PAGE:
[7][8][9] The church contains a number of monuments and stained glass. Some of these originated in the church others have been transferred here over time.

Stone showing crest of Gordon Highlanders. It is one of twelve carved by German prisoners of war, held in Egypt, in the Second World War.

Egyptian stones[edit]

These include 12 stones set into the wall of the Cameron chapel. The stones were carved by German Prisoners of War, held in Egypt in the Second World War. Initially the stones were placed in an overseas British army church, St Andrew's Kirk, Geneifa, Egypt. Ten of the stones display the regimental cap badges of Scottish Regiments based in the Canal Zone. Two stones show medical badges used in the British Army at the time. When the British Army left Egypt in the mid-1950s the church closed and the stones were, a few years later, transferred to St Andrew’s, Aldershot.

War memorials and regimental crests[edit]

Other memorials transferred to the church include:

  • two war memorials from the First World War originally in Aldershot Presbyterian Church which can now be found in the porch of St Andrews;
  • a monument to Field Marshal, Lord Wavell, originally in the Wavell Memorial Chapel, which ceased to be used as a place of worship in 1965-66;
  • and a window with stained glass showing regimental crests, mainly of Scottish regiments, made up of a number of smaller stained glass windows the bulk of which came from the Church Of Scotland Canteen, in Aldershot, which was knocked down in the late 1960s.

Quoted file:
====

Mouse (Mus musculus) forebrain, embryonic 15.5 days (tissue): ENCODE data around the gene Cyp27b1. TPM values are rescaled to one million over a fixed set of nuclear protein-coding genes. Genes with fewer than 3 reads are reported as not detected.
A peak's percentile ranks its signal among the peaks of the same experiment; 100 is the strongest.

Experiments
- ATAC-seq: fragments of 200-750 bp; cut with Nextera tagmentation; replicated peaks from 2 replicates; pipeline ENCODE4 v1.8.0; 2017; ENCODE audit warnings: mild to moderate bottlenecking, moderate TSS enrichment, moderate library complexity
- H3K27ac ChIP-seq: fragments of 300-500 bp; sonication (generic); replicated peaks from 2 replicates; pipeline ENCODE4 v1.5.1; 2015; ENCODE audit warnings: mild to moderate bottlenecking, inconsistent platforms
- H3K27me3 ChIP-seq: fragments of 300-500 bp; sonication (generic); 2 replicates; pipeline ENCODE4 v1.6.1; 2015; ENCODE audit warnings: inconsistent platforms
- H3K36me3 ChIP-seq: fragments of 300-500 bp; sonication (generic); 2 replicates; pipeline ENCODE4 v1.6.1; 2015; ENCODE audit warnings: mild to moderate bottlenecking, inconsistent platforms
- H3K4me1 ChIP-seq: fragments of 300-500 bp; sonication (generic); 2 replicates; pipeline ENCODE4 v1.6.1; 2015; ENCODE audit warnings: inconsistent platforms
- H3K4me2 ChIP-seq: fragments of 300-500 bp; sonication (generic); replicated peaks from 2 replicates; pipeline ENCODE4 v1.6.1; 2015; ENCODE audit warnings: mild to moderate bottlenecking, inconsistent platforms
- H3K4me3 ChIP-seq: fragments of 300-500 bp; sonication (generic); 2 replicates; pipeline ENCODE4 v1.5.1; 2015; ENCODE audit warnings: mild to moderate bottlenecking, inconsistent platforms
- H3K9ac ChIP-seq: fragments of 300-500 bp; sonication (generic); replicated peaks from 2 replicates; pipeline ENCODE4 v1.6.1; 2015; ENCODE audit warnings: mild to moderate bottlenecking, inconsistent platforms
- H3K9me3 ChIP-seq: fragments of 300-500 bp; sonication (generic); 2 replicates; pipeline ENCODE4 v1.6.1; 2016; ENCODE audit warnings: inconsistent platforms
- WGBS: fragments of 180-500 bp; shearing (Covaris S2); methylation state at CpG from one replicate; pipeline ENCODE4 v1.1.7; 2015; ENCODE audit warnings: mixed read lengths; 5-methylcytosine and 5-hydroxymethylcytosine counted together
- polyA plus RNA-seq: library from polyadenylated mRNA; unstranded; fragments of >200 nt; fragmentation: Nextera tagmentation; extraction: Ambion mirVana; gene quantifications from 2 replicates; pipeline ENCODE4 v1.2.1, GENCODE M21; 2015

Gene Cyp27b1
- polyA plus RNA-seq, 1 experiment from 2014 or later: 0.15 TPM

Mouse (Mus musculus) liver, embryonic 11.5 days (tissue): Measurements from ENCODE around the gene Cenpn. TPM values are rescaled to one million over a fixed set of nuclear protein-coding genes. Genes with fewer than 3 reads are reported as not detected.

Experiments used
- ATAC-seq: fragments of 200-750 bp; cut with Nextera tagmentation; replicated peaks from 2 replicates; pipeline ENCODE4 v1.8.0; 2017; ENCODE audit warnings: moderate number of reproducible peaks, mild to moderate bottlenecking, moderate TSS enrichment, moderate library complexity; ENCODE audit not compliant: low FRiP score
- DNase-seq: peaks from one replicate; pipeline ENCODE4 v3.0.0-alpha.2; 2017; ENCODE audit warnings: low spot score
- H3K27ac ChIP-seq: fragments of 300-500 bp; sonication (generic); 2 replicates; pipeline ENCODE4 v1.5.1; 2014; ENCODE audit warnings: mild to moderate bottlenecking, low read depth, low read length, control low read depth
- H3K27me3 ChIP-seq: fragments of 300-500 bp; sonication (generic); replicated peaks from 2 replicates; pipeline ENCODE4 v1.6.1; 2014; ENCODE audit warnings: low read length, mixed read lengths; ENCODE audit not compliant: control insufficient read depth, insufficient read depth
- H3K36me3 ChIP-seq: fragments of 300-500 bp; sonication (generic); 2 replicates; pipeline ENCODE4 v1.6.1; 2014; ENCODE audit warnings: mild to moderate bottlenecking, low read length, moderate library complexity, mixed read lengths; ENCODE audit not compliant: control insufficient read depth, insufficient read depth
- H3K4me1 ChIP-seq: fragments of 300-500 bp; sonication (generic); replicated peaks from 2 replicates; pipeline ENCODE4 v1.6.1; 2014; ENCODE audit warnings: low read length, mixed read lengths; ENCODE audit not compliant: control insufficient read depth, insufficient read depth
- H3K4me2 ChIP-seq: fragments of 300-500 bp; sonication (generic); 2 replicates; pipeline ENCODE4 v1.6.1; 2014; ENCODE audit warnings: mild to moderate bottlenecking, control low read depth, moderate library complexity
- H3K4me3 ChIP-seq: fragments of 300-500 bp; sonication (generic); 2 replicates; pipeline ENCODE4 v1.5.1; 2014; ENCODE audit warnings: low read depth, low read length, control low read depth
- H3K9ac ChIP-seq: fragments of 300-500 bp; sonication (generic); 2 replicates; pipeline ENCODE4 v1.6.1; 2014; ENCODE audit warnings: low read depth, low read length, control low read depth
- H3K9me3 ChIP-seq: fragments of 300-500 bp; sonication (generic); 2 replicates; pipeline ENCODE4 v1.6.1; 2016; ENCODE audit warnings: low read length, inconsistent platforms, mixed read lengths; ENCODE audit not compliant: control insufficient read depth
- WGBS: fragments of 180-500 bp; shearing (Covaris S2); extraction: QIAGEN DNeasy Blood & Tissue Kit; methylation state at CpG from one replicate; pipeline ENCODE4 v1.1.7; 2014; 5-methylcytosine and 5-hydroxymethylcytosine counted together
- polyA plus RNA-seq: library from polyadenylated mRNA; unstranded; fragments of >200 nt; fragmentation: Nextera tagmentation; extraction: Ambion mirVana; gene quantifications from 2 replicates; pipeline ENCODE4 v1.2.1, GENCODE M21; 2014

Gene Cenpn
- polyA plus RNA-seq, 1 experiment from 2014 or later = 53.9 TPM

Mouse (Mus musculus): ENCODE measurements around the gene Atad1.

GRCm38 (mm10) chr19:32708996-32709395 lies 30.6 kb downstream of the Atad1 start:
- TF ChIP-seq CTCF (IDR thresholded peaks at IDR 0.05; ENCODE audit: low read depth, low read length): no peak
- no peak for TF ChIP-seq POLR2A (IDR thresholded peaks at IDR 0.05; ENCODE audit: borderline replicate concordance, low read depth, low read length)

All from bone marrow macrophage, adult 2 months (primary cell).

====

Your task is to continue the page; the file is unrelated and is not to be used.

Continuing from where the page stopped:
Lower half of Haig Memorial Window showing a group mourning. Beneath them a kilted soldier kneels before a grave.

Stained glass[edit]

The rest of St Andrew’s stained glass was commissioned for the church. There is a large stained glass window in the apse of the church to the memory of Field-Marshal, Earl Haig as well as glass commemorating the Cameron Highlanders and I Corp. Additionally a number of stained glass windows have been given in memory of individual members of the congregation.

The church’s two largest stained glass windows, namely those dedicated to I Corp and Earl Haig, were both designed by Walter Cook of Edinburgh, in the early to mid-1930s. They have similar themes as both are dominated by Jesus, as saviour and figure of peace, with arms outstretched, underneath him being a small group of grieving people drawing attention to the cost of war in general and the First World War in particular.

Coordinates: 51°15′39″N 0°45′33″W / 51.26083°N 0.75917°W / 51.26083; -0.75917

References[edit]

  1. ^ A History Of Scottish Architecture From The Renaissance To The Present Day (published 1996, Edinburgh University Press), Miles Glendinning, Ranald Macinnes & Aonghus MacKechnie, ASIN: B0016X51T0
  2. ^ a b "St. Andrew's Garrison Church". Standrewsaldershot.co.uk. Retrieved 2015-03-15. 
  3. ^ "St. Andrew's Garrison Church". Standrewsaldershot.co.uk. Retrieved 2015-03-15. 
  4. ^ "Rushmoor Borough Council". Rushmoor.gov.uk. Retrieved 2014-04-12. 
  5. ^ "St. Andrew's Garrison Church". Standrewsaldershot.co.uk. Retrieved 2015-03-15. 
  6. ^ "St. Andrew's Garrison Church". Standrewsaldershot.co.uk. Retrieved 2015-03-15. 
  7. ^ "St. Andrew's Garrison Church". Standrewsaldershot.co.uk. Retrieved 2015-03-15. 
  8. ^ "St. Andrew's Garrison Church". Standrewsaldershot.co.uk. Retrieved 2015-03-15. 
  9. ^ "St. Andrew's Garrison Church". Standrewsaldershot.co.uk. Retrieved 2015-03-15.